July 17, 2024

Keeping Media and Government Accountable.

USD 434 Santa Fe Trail administration won’t answer questions on declining student achievement

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State assessment scores at Santa Fe Trail USD 434 overwhelmingly lagged behind state averages this year, but despite repeated efforts by The Sentinel, Superintendent Faith Flory declined to comment on the results or a path forward to correct them. In an email exchange, the superintendent criticized our recent story, raising the question of whether USD 434 was violating state law by not conducting Building Needs Assessments in formulating budgets. We asked the superintendent for specifics on where she believes we erred in the story, but she did not respond.

2024 state assessment results for USD 434 and the state averageCurriculum Director Dr. Carrie Mugridge also did not respond to our request for comment on the results.

At the June 12th meeting of the board, Dr. Mugridge discussed the FastBridge student progress reports that are issued three times a year and later cited the most recent state assessment results.  She described both as having “pockets of greatness and pockets of growth,” but didn’t inform the board that student outcomes barely improved from the 2023 results, which were nearly all-time lows.

Also, Mugridge said the district’s goal is to be above the state average, noting that all but the 4th grade were below state averages.  She did not disclose that USD 434 had consistently been above state averages until 2022 but has since fallen behind.

She said she was optimistic that a new state assessment debuting in the 2024-2025 school year held hope for a turnaround in the numbers:

“I’m thinking it might be a positive thing for us. We get to just wipe it clean (from prior assessments). Start over. And grow.”

The Kansas Department of Education announced a new state assessment would debut after the Legislature approved the Kansas Blueprint for Literacy earlier this year.  The legislation sets state assessment improvement targets to go from 33% proficient in English language arts to 50% over the next ten years and from 33% below grade level to 10%.  KSDE contends it is uncertain whether the new assessment will be comparable to the current one and allow for the tracking intended in the Literacy Blueprint, but Mugridge seems to hope that past poor performance for the state and her district will not be possible.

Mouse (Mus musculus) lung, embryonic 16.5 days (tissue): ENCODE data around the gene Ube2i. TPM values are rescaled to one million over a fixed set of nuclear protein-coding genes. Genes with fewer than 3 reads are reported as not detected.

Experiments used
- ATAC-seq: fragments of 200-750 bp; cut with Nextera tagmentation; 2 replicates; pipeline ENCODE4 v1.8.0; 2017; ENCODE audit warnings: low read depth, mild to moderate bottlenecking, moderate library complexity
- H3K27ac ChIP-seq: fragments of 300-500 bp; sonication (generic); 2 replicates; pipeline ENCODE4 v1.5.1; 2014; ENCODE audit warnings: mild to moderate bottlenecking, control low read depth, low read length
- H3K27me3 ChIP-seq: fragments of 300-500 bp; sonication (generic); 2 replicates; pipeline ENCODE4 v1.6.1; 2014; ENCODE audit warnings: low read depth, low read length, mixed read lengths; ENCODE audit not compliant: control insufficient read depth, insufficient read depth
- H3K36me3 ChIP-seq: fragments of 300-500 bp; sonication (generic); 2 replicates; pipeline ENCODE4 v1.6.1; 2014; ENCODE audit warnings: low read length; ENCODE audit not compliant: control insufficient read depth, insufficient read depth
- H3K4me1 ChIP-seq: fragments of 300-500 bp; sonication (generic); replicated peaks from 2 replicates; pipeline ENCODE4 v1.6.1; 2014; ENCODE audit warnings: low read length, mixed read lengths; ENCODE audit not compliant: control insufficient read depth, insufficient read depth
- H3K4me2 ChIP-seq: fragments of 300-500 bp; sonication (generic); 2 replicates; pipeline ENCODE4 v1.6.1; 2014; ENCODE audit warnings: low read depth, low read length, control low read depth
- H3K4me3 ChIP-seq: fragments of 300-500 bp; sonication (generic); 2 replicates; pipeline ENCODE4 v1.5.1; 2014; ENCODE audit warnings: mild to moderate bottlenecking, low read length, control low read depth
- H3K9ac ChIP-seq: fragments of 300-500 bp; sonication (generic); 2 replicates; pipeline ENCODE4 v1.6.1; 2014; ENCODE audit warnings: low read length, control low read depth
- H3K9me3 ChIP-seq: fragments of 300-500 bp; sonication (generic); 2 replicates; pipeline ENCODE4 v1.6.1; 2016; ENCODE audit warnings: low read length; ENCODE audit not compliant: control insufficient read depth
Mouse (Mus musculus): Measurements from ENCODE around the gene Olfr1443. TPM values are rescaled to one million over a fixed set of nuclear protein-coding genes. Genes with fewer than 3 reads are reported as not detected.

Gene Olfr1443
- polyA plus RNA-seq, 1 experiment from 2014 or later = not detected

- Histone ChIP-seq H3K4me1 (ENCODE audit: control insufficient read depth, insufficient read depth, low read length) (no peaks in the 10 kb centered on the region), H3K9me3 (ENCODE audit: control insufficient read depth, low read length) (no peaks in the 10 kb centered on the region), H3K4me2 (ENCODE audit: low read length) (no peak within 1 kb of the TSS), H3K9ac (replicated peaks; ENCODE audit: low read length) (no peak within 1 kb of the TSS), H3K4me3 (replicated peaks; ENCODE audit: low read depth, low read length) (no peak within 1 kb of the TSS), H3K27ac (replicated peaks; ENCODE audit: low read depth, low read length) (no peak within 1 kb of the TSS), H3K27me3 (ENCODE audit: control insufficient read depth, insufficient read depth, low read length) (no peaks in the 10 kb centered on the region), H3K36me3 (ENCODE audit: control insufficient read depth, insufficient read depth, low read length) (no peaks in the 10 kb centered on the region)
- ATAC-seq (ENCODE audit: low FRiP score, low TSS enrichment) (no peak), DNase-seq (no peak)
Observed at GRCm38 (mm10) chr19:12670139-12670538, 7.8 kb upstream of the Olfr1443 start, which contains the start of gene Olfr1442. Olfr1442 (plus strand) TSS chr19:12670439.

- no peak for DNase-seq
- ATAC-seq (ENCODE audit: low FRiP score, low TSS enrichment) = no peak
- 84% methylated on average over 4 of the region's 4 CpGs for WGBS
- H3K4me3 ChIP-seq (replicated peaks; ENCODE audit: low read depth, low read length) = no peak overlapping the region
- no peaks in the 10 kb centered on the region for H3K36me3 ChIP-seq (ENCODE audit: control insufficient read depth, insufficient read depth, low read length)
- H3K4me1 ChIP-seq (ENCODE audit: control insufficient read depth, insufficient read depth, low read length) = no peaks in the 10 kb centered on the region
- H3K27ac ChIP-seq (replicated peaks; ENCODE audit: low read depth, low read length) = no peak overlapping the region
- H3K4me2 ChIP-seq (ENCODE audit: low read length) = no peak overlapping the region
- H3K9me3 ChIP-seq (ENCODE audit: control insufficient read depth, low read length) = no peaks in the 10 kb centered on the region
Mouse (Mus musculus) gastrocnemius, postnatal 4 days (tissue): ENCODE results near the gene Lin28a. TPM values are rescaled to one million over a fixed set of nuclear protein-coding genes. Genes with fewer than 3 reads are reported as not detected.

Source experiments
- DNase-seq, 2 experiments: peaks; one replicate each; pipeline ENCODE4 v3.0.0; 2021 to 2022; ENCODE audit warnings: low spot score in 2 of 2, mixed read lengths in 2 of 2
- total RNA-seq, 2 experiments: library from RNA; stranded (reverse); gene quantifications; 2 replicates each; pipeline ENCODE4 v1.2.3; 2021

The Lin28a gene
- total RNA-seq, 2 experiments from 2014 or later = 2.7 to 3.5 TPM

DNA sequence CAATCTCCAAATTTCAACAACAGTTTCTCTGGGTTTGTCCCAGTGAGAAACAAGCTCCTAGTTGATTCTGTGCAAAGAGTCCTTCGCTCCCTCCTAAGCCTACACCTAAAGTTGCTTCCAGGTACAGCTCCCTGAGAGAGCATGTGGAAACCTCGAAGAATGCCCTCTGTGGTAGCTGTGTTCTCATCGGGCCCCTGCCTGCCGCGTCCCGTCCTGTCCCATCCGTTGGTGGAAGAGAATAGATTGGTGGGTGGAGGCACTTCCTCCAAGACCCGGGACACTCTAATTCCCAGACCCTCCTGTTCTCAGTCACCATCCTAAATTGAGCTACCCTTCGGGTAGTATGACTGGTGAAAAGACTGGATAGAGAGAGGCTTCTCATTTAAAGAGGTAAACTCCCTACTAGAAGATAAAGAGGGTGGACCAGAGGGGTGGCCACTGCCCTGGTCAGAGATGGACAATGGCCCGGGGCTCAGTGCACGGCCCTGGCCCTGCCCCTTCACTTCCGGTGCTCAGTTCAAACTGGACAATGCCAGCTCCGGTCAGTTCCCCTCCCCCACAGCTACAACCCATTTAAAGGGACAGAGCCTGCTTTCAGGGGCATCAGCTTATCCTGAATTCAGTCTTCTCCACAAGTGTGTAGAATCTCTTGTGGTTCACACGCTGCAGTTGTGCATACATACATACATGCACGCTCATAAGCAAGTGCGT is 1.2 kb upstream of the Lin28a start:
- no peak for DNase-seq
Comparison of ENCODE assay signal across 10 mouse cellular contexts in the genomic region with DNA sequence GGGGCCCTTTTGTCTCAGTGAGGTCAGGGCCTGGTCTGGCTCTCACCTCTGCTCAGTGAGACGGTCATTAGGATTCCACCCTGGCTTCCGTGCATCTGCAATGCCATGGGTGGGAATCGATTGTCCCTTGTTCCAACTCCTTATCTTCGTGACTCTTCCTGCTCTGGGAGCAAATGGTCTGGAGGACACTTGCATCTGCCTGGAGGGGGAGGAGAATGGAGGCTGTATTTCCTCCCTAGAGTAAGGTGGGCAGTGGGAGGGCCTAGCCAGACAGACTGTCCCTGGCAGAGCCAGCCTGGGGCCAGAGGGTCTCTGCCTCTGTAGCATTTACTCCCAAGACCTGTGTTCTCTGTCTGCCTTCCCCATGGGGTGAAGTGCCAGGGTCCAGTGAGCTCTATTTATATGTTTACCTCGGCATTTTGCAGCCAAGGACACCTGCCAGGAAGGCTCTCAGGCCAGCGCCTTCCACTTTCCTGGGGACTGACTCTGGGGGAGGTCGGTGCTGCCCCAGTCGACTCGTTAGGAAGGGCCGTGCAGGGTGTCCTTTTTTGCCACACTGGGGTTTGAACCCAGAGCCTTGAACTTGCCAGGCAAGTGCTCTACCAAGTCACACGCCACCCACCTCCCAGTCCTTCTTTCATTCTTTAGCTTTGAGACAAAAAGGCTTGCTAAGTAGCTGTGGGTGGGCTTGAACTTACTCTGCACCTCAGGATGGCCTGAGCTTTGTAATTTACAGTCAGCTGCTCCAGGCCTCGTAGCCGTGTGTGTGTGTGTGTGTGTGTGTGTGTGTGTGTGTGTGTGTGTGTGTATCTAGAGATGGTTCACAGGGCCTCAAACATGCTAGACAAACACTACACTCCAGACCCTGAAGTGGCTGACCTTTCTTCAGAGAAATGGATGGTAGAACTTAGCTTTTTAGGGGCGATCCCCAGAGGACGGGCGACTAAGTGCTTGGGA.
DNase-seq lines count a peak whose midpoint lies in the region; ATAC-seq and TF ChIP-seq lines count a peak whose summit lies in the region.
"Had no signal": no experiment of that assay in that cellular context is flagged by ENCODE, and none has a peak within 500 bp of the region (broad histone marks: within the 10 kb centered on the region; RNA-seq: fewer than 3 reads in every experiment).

USD 434 blames curriculum for low outcomes

In her presentation to the board, Dr. Mugridge alluded to the curriculum as a reason for the low assessment scores. Among the questions to her for which we did not receive a response was what role curriculum played in state assessments, and what responsibility she had as curriculum director for the choice of study.

Photo of Braden Anshutz courtesy of USD 434

Board Member Braden Anshutz expressed concerns to Dr. Mugridge during the June 12th meeting.

“State assessment scores were very disappointing across the board considering the amount of money and preparation time we have invested. The district recently adopted new curriculum that is tied to state standards, which makes the scores even more concerning.

“In my opinion, (Build Your Own Curriculum) allowing teachers to develop the curriculum ensures that community standards can be incorporated into the curriculum.  Teachers are the most important aspect in educating students, and they should be an integral part of the development of curriculum.”

The Sentinel also asked Flory and Mugridge to explain FastBridge reports included in board packets, but neither responded.

This incident with USD 434 is part of a pattern across the state where district officials describe student outcomes in somewhat generic terms but don’t give board members clear statements on proficiency levels.  Board members need to understand the magnitude of the challenges they face, like 28% of 10th-graders statewide are proficient in reading and only 18% in USD 434, to push district officials to act with urgency.

 

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